Legal Entity Ownership Program (LEOP) – Definition of Change in Control
Change in Control
A person or entity has control of an entity if they own more than 50 percent of the ownership interest (e.g., voting stock for corporations, capital and profits for partnerships and limited liability companies) in an entity. A change in control occurs when a person or entity obtains more than 50 percent of the ownership interest in the entity. A transfer of ownership interest in a legal entity that results in a change in control of that entity is a change in ownership of the California real property owned or held under lease (under certain circumstances) by the entity as of the date of the change in control. (See Revenue and Taxation Code section 64(c).) Control may be obtained directly or indirectly.
Direct Control: A person or entity obtains direct control of an entity when the person or entity either (1) acquires more than 50 percent of the voting stock of a corporation; or (2) acquires a majority (more than 50%) ownership interest in any partnership or LLC capital and profits; or (3) acquires more than 50 percent of the total ownership interest in any other entity.
Corporation Example – Direct Control: A owns 55 percent of the voting stock of Corporation B. C acquires A's 55 percent interest in B. Result: C obtained direct control of Corporation B.
Partnership Example – Direct Control: Two brothers, M and B, created a partnership. B owns 51 percent and M owns 49 percent of the partnership. The partnership had a continuation clause so that the partnership would not terminate if either B or M died. Upon B's death, his will gave a 2 percent interest to M and a 49 percent interest to his son D. Result: M obtained control of the partnership on the date of B's death.
Indirect Control: A person or entity may obtain indirect control of an entity by acquiring direct control of another entity that, in turn, directly or indirectly controls another entity.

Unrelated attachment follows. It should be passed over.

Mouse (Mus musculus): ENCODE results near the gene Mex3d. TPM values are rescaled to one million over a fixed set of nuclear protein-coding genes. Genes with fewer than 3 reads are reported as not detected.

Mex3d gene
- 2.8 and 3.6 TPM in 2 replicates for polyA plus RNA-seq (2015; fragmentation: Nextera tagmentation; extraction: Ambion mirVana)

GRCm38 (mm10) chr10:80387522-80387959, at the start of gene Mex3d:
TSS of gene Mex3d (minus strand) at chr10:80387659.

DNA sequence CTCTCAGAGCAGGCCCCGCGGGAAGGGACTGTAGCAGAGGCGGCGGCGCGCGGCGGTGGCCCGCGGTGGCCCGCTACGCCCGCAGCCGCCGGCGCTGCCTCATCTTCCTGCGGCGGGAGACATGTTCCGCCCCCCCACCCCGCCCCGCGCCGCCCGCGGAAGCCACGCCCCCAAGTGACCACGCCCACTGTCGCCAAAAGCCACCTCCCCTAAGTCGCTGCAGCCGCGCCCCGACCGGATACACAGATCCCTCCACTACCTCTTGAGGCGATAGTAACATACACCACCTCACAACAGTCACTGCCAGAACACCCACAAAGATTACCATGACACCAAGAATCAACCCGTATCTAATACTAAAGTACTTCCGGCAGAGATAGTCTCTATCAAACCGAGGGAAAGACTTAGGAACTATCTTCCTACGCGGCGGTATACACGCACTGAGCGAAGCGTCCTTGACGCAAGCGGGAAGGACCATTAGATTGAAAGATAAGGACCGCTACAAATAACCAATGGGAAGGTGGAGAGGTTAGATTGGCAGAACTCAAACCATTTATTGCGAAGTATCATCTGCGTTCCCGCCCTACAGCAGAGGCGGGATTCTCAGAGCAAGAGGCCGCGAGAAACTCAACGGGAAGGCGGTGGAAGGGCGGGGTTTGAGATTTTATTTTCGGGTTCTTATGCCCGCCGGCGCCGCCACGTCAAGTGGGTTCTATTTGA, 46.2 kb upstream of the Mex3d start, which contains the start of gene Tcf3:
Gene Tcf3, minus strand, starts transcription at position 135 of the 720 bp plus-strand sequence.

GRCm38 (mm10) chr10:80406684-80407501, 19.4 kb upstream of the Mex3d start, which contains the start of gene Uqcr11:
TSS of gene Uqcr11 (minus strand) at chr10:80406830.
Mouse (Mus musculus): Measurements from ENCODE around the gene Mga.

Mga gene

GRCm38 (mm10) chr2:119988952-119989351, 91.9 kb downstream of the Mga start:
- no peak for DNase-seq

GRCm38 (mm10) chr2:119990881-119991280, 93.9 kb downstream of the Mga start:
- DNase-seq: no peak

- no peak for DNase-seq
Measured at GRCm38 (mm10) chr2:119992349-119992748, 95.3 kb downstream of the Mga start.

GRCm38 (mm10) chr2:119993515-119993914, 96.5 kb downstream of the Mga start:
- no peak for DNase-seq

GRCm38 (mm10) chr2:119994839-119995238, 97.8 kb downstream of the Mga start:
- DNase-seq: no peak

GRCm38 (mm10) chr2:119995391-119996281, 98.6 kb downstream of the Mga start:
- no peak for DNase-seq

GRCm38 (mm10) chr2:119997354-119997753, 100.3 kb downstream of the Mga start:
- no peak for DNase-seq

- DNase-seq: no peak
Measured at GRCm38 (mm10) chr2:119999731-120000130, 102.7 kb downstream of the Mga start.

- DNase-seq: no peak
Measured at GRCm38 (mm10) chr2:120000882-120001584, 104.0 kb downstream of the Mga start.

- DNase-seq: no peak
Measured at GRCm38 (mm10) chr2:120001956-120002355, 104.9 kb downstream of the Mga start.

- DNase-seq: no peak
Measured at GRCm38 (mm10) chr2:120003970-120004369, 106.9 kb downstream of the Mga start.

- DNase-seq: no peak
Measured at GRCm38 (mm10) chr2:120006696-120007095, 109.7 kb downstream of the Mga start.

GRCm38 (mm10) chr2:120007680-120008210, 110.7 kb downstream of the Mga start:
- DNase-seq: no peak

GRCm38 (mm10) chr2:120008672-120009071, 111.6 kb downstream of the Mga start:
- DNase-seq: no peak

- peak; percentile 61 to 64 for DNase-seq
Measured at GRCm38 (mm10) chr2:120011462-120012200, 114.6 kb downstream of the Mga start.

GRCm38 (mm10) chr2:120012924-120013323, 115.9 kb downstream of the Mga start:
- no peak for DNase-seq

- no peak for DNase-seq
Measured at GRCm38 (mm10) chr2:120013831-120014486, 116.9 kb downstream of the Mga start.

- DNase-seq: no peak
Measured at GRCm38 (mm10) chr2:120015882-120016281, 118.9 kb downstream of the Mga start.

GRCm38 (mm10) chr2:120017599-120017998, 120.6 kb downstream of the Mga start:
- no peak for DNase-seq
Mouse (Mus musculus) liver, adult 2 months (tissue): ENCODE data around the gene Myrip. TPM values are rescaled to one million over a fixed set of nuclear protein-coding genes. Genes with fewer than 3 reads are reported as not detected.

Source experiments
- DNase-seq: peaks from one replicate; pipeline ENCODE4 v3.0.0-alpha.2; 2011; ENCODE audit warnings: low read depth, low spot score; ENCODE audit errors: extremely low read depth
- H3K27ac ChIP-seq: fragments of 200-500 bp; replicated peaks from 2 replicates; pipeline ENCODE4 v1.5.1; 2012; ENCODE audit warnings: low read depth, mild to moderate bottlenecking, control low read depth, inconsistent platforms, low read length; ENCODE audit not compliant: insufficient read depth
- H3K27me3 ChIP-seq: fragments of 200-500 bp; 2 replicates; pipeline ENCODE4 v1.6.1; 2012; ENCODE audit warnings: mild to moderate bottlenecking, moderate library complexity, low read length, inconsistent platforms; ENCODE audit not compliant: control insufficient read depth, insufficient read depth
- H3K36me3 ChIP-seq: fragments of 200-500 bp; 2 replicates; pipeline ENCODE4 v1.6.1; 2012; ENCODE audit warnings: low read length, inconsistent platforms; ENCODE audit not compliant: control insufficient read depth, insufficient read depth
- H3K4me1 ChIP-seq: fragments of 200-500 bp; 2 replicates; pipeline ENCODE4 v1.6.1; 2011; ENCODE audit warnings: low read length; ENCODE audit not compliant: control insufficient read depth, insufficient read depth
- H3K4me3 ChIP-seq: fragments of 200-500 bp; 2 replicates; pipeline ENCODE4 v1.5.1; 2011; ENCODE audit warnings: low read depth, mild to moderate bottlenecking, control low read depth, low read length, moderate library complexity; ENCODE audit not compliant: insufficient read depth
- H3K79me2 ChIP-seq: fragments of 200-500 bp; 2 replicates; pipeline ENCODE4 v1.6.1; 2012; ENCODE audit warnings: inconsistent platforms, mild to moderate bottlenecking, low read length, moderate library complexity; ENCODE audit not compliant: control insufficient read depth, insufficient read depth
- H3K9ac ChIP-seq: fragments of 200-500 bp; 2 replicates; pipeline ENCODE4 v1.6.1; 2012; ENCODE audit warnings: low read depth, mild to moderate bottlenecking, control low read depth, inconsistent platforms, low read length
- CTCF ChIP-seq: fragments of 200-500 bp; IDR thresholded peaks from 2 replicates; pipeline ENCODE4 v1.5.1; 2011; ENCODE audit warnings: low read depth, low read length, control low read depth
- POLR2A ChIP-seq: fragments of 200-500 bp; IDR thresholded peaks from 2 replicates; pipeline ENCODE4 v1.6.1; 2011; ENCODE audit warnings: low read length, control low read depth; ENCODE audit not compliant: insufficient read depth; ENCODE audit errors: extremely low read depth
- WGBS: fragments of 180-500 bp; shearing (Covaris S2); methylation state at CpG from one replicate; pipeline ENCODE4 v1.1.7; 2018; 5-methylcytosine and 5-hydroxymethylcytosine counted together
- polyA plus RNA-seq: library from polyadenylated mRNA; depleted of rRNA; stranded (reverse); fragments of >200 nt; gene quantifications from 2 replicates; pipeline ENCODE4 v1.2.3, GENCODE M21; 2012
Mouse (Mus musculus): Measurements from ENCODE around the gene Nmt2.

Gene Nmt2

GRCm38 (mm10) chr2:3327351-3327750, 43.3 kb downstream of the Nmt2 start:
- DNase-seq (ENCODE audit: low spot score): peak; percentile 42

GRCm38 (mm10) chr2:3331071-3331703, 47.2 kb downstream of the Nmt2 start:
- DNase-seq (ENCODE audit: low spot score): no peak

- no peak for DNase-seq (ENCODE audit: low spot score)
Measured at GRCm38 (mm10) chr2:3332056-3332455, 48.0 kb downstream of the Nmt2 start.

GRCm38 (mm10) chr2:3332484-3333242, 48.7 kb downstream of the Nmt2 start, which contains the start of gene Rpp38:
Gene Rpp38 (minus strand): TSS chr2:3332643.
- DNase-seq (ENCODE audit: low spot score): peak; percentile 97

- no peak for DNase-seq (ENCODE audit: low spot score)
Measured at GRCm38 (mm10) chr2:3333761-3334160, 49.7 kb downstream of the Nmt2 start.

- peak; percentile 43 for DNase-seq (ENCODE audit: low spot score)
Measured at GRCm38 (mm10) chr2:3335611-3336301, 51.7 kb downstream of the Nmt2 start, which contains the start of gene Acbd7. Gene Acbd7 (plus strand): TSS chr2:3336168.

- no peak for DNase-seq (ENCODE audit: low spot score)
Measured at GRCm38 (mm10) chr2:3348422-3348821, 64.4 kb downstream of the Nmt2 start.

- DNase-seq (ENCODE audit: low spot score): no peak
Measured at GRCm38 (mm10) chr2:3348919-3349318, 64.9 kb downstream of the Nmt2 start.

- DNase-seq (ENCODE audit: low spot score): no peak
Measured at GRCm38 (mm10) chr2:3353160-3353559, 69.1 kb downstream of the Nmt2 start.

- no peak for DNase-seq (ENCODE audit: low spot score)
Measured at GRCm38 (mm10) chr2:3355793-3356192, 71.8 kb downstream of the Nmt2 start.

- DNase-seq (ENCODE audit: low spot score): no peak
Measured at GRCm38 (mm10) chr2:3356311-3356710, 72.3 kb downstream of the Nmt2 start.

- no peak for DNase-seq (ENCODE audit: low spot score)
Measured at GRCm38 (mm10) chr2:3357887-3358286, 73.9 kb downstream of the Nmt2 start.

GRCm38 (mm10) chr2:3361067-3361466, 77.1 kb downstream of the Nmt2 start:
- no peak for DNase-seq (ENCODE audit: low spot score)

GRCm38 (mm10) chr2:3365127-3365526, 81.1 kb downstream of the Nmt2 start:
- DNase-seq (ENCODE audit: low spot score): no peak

Corporation Example – Indirect Control: A owns 55% of the voting stock of Corporation B. Corporation B, in turn, owns 100% of the voting stock of Corporation Z. C acquires A's 55% interest in Corporation B. Result: C obtained direct control of B and indirect control of Z.
Merger of Legal Entities
The merging of two corporations or other entities results in a change in control. Thus, the real property owned by the merged out (disappearing) corporation is subject to reassessment unless an exclusion applies. (See Exclusions from Reassessment section for explanation.)
Merger Example – Corporation A, which owns real property, merges with Corporation B. As a result of the merger, Corporation A no longer exists (i.e., it is the disappearing legal entity). The merger results in a change in ownership of the real property owned by Corporation A as of the date of the merger.
Acquisition by Majority Partner
If an owner of a majority interest (meaning more than 50%) in a partnership acquires all of the remaining partnership ownership interests or otherwise becomes the sole partner (for example, upon the withdrawal of all the other partners from the partnership), the transfer of the minority interests to the majority partner is not a change in ownership of the partnership's real property. (See Revenue and Taxation Code section 64(c)(2).)